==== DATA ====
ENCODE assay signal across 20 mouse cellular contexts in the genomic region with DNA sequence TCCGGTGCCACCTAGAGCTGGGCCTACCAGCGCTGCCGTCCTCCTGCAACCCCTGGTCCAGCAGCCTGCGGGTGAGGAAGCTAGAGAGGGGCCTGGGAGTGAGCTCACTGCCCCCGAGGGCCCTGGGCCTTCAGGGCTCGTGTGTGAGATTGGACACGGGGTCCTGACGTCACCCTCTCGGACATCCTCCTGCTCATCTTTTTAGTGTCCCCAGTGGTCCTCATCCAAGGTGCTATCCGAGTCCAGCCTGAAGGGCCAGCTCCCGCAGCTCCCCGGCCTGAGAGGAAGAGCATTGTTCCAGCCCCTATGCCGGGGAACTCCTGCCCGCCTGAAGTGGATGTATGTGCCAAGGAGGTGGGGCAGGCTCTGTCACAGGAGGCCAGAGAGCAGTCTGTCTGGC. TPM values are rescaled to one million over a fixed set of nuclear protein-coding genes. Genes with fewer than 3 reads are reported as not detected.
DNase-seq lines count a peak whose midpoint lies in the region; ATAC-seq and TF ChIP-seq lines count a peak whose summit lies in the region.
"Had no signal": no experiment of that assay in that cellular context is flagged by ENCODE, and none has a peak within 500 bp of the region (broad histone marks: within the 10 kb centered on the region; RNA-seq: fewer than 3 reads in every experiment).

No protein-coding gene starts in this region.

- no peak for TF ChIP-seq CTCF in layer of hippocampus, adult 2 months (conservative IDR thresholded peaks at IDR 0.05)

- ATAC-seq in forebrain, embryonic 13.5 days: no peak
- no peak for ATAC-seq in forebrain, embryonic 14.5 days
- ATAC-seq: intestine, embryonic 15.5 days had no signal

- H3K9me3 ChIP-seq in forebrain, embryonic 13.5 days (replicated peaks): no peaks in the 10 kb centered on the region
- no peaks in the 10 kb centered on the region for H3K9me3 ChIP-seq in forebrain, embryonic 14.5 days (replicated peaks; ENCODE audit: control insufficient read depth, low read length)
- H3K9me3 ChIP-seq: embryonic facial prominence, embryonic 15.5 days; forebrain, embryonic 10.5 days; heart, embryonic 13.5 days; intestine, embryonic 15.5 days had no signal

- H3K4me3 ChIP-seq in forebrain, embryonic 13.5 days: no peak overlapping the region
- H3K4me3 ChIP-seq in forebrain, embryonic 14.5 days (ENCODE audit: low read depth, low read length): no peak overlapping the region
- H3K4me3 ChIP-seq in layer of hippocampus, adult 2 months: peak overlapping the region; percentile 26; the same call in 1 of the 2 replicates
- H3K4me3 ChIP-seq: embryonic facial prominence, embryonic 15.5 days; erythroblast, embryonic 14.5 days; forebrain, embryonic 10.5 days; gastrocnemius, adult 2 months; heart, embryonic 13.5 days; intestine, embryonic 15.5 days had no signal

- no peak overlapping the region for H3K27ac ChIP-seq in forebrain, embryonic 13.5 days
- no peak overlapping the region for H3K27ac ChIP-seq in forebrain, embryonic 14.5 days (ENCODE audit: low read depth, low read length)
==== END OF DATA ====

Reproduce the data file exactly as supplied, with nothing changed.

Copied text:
ENCODE assay signal across 20 mouse cellular contexts in the genomic region with DNA sequence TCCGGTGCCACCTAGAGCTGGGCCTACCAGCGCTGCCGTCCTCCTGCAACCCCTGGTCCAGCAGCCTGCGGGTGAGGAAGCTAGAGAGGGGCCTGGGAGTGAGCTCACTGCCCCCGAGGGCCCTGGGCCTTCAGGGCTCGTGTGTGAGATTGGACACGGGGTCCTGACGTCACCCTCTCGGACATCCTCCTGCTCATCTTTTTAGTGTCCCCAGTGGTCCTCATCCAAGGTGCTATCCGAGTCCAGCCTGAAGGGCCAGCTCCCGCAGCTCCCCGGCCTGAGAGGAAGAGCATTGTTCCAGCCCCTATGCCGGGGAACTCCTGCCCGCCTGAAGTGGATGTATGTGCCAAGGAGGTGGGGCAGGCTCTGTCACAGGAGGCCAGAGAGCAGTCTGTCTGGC. TPM values are rescaled to one million over a fixed set of nuclear protein-coding genes. Genes with fewer than 3 reads are reported as not detected.
DNase-seq lines count a peak whose midpoint lies in the region; ATAC-seq and TF ChIP-seq lines count a peak whose summit lies in the region.
"Had no signal": no experiment of that assay in that cellular context is flagged by ENCODE, and none has a peak within 500 bp of the region (broad histone marks: within the 10 kb centered on the region; RNA-seq: fewer than 3 reads in every experiment).

No protein-coding gene starts in this region.

- no peak for TF ChIP-seq CTCF in layer of hippocampus, adult 2 months (conservative IDR thresholded peaks at IDR 0.05)

- ATAC-seq in forebrain, embryonic 13.5 days: no peak
- no peak for ATAC-seq in forebrain, embryonic 14.5 days
- ATAC-seq: intestine, embryonic 15.5 days had no signal

- H3K9me3 ChIP-seq in forebrain, embryonic 13.5 days (replicated peaks): no peaks in the 10 kb centered on the region
- no peaks in the 10 kb centered on the region for H3K9me3 ChIP-seq in forebrain, embryonic 14.5 days (replicated peaks; ENCODE audit: control insufficient read depth, low read length)
- H3K9me3 ChIP-seq: embryonic facial prominence, embryonic 15.5 days; forebrain, embryonic 10.5 days; heart, embryonic 13.5 days; intestine, embryonic 15.5 days had no signal

- H3K4me3 ChIP-seq in forebrain, embryonic 13.5 days: no peak overlapping the region
- H3K4me3 ChIP-seq in forebrain, embryonic 14.5 days (ENCODE audit: low read depth, low read length): no peak overlapping the region
- H3K4me3 ChIP-seq in layer of hippocampus, adult 2 months: peak overlapping the region; percentile 26; the same call in 1 of the 2 replicates
- H3K4me3 ChIP-seq: embryonic facial prominence, embryonic 15.5 days; erythroblast, embryonic 14.5 days; forebrain, embryonic 10.5 days; gastrocnemius, adult 2 months; heart, embryonic 13.5 days; intestine, embryonic 15.5 days had no signal

- no peak overlapping the region for H3K27ac ChIP-seq in forebrain, embryonic 13.5 days
- no peak overlapping the region for H3K27ac ChIP-seq in forebrain, embryonic 14.5 days (ENCODE audit: low read depth, low read length)